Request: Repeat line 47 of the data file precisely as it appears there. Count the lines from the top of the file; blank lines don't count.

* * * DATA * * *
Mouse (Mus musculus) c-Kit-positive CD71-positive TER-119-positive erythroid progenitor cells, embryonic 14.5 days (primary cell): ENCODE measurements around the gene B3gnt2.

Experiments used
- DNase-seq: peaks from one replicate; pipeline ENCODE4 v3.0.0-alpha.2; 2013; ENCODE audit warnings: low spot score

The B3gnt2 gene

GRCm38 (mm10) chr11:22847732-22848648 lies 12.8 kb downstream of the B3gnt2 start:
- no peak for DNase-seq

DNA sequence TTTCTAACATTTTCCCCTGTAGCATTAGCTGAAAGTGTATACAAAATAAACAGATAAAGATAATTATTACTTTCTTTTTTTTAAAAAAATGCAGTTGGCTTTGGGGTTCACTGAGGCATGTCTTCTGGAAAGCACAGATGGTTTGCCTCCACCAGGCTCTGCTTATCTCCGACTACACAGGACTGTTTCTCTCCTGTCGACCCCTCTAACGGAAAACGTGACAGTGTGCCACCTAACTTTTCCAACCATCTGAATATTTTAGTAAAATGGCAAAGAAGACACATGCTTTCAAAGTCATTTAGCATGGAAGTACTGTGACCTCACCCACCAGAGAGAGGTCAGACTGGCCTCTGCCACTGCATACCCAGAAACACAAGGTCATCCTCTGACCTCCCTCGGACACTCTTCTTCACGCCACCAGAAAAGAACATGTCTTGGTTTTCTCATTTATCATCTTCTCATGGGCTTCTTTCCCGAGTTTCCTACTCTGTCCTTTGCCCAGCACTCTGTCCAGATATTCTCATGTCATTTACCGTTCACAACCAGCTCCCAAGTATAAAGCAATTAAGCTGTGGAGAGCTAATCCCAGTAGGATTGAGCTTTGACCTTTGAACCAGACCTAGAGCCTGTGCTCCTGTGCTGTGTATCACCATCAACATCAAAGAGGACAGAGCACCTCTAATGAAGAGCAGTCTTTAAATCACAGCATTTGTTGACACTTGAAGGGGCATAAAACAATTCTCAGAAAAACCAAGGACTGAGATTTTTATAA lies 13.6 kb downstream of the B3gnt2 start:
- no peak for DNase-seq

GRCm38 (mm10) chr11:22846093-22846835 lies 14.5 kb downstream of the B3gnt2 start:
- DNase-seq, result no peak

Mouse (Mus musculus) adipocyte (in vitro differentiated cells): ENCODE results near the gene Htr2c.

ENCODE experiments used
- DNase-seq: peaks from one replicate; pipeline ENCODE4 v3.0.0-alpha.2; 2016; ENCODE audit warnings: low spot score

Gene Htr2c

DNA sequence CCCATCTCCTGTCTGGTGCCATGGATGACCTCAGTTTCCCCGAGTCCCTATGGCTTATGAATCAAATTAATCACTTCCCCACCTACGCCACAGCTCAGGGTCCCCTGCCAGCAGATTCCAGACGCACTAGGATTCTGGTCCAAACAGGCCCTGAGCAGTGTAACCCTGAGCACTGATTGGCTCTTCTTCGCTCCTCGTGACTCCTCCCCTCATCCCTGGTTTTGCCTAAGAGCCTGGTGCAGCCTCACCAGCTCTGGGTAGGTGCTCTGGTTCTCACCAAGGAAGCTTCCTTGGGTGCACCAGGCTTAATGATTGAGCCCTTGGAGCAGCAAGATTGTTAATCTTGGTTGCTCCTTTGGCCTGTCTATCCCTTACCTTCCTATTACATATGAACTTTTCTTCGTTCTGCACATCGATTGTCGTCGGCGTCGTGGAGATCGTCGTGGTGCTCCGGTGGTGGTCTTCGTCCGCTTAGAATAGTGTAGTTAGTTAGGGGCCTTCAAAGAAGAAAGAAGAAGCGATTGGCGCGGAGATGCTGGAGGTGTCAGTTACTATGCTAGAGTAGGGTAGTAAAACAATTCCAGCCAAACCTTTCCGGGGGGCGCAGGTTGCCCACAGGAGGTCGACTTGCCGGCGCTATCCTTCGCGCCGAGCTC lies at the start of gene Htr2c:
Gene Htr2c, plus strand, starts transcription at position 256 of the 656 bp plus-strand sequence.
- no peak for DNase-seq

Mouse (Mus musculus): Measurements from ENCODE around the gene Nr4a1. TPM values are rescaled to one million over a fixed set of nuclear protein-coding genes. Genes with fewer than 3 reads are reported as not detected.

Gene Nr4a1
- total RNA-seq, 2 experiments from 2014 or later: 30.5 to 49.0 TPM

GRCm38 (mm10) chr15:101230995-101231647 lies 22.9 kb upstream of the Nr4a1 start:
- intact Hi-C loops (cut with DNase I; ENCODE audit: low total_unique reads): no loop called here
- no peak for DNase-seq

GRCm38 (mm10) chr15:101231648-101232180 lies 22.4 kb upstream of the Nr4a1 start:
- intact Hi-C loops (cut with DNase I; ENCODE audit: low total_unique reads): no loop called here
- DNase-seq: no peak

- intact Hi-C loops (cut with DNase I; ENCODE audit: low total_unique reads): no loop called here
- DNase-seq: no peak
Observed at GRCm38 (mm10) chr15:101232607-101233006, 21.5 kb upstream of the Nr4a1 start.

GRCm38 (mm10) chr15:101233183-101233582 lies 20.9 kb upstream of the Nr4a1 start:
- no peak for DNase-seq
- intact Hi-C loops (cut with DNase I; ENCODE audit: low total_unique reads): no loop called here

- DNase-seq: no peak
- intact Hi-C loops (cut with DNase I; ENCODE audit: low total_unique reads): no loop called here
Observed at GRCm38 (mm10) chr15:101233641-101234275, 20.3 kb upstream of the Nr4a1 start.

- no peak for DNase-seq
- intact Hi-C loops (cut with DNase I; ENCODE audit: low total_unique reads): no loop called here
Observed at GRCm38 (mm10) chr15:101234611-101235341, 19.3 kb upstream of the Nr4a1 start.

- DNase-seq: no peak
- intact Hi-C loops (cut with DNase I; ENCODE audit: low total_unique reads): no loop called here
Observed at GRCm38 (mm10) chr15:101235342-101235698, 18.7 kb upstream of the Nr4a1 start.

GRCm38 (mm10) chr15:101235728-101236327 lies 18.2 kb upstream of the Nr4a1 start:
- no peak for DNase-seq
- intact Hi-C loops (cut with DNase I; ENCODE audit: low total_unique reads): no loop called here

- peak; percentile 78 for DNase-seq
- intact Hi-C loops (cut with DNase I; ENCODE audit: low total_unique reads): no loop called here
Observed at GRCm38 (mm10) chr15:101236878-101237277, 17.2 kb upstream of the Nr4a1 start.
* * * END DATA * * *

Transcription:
Observed at GRCm38 (mm10) chr15:101236878-101237277, 17.2 kb upstream of the Nr4a1 start.